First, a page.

EL PASO, Texas — It’s a common theme in nature documentaries and wilderness-based works of fiction, but it still bears repeating: nature is unforgiving, and often times cruel, especially for animals and species unable to adapt to their surroundings. For the vast majority of the world’s animal population, simply surviving each new day is the name of the game. In pursuit of this goal, thousands of different species have developed their own unique survival methods and instincts. Now, a new study has discovered a particular African toad that evolved to appear very similar to one of the continent’s largest and most venomous vipers.
Besides just looks, the Congolese giant toad is even capable of imitating the viper’s movements and noises. Researchers believe the species may use its striking resemblance to the super venomous Gaboon viper to actually avoid attacks from the snake. The term “may” is added here because this variety of toad is extremely rare, and no one has actually seen an interaction between the two species in the wild.
The Gaboon viper has the longest fangs of any snake in the world, and produces more venom than any other viper. With all that in mind, the giant toads probably made a very good decision in adapting to mimic them.
“Our study is based on ten years of fieldwork and on direct observation by researchers lucky enough to see the toad’s behavior first-hand. We’re convinced that this is an example of Batesian mimicry, where a harmless species avoids predators by pretending to be a dangerous or toxic one,” explains Dr. Eli Greenbaum from the University of Texas at El Paso in a release. “To fully test our hypothesis, we’d have to demonstrate that predators are successfully duped, but this would be very difficult in the wild, where the toads are only encountered rarely. However, based on multiple sources of evidence provided in our study, we are confident that our mimicry hypothesis is well-supported.”
Using wild-caught, captive, and museum-preserved specimens, the research team compared the markings of both animals. They noted that both the color pattern and markings on the toad’s body matched the viper’s head. These similarities are highlighted by matching dual dark brown spots, a dark brown stripe down the toad’s back, and the toad species’ oddly smooth skin for a toad.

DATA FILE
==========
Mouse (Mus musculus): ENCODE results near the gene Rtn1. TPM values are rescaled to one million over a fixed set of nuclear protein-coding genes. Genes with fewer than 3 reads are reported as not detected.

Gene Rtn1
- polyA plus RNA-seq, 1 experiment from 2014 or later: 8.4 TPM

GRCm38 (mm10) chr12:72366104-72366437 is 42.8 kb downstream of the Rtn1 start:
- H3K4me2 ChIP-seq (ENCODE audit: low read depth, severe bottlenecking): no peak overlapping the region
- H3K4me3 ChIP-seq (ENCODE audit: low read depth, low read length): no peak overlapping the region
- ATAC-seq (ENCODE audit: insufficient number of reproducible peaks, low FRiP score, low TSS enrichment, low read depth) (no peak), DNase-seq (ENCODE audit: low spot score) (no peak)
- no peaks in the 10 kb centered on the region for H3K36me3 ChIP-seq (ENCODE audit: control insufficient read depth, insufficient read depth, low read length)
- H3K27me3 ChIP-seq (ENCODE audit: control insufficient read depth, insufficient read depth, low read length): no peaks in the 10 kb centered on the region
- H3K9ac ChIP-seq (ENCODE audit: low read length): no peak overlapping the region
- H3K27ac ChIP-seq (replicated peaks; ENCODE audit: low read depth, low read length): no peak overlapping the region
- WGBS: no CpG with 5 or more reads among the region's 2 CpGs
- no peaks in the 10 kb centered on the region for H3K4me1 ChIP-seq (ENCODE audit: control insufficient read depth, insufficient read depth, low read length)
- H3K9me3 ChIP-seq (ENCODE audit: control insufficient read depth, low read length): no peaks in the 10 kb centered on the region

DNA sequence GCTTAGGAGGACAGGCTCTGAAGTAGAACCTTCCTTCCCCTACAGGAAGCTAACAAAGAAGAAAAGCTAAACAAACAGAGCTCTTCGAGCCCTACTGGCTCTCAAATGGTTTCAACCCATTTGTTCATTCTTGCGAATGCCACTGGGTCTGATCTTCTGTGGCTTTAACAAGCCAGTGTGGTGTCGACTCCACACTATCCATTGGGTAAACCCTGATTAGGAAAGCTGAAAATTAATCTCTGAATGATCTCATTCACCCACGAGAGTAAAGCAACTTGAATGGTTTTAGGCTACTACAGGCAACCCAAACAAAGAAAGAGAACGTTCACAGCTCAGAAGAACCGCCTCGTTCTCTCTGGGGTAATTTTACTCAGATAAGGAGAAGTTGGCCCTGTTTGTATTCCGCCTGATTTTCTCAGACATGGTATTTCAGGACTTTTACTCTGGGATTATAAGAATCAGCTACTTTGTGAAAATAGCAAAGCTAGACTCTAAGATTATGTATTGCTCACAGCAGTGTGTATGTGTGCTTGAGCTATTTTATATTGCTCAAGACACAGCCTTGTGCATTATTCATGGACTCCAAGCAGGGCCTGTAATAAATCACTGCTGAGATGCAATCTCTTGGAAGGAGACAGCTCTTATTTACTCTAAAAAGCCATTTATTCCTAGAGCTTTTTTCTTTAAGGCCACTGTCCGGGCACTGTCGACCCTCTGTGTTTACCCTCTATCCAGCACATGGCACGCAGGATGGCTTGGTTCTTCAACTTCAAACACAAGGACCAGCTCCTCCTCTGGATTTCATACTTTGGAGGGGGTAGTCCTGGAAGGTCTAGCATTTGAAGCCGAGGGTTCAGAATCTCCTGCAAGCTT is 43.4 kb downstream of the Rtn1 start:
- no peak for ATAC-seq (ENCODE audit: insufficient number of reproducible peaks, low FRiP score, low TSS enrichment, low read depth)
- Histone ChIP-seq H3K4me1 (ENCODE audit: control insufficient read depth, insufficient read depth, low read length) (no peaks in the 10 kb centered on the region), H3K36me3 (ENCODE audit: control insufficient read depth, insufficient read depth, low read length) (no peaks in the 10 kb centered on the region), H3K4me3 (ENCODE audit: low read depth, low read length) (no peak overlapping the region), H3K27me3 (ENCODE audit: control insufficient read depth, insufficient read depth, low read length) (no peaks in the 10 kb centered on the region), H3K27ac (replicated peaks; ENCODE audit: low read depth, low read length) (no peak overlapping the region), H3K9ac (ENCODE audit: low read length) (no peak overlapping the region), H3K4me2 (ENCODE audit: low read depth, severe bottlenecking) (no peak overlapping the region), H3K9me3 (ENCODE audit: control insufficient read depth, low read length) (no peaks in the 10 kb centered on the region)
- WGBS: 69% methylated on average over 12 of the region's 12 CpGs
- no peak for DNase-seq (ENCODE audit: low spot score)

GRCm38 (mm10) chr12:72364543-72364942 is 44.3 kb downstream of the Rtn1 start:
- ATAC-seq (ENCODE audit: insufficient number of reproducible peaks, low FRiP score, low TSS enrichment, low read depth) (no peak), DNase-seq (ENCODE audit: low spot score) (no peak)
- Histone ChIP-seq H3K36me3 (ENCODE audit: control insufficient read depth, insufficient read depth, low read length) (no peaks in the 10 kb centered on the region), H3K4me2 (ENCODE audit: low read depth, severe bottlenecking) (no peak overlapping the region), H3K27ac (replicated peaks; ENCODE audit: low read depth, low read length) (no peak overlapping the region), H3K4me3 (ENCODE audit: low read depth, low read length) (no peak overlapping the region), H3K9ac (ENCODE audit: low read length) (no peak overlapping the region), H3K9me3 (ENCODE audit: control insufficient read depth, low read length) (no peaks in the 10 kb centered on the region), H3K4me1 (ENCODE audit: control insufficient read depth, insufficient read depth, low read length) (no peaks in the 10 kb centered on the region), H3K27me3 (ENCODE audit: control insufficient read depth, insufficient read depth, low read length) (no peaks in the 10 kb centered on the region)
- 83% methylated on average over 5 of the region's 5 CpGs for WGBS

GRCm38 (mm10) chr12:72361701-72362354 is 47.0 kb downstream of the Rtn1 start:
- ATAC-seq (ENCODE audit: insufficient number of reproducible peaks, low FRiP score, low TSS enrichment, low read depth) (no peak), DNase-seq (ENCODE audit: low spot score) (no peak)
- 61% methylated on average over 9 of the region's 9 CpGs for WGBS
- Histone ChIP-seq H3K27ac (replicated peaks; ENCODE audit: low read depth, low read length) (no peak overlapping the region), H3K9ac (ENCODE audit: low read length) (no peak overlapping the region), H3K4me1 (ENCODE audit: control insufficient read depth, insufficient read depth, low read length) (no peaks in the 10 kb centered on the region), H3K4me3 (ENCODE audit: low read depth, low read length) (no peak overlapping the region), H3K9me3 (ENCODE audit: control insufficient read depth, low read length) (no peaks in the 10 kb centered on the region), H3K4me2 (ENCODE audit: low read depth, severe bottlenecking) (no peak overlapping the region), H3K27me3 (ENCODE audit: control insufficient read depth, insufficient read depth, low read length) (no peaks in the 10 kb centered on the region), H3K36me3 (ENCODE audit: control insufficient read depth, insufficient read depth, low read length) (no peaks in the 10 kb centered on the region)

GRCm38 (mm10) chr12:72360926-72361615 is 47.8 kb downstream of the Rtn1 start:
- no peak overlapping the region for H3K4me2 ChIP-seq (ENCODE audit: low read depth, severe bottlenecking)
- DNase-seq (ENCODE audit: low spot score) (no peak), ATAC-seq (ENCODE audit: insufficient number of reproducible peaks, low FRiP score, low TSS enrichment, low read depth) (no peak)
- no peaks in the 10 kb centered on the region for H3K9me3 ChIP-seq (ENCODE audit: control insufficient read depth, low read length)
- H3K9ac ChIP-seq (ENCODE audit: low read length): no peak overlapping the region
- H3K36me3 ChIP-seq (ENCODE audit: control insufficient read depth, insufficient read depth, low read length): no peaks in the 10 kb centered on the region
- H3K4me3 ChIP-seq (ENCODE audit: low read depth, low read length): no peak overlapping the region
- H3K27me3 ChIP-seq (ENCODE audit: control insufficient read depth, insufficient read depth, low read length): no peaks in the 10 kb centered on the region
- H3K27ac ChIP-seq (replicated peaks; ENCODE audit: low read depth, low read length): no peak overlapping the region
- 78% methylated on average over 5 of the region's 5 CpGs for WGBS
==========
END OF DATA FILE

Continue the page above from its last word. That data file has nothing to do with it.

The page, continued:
The Congolese giant toad’s uncanny resemblance to the super predator has an added benefit as well; other predators likely mistake the toads for the vipers regularly, and avoid making contact.
Amazingly, these toads can also imitate the viper’s distinctive attack call. Whenever a Gaboon viper feels threatened, it tends to give off a long, loud warning hiss before pouncing on whatever is bothering it. Herpetologists have observed Congolese giant toads making very similar sounds. There is even one reported sighting, albeit over a century ago, of a Congolese giant toad actually mimicking the cocked head of a viper threatening to attack.
Finally, the study’s authors say that location is another important aspect of the toad’s survival strategy. Of course, these toad’s distinctive markings and abilities are only useful in areas inhabited by both Gaboon vipers and other predators familiar with the viper species’ appearance and tendencies. Sure enough, after investigating reported sightings in the Democratic Republic of Congo, researchers noted that the giant toads only appear to be present in areas where Gaboon vipers live as well.
It’s estimated that both animal species first evolved at around the same time period, about four or five million years ago.
“Given the relatively large size and therefore calorific value of this toad compared to other species, it would make tempting prey to a large variety of generalist predators, including primates and other mammals, lizards, snakes and birds,” says Chifundera Kusamba, from the Centre de Recherche en Sciences Naturelles. “Many of these predators use vision to find their prey, and because the viper is deadly venomous, they probably recognise the distinctive, contrasting markings from a considerable distance and avoid the toad because of them, receiving a threatening hiss if the appearance doesn’t put them off.”
The study is published in the Journal of Natural History.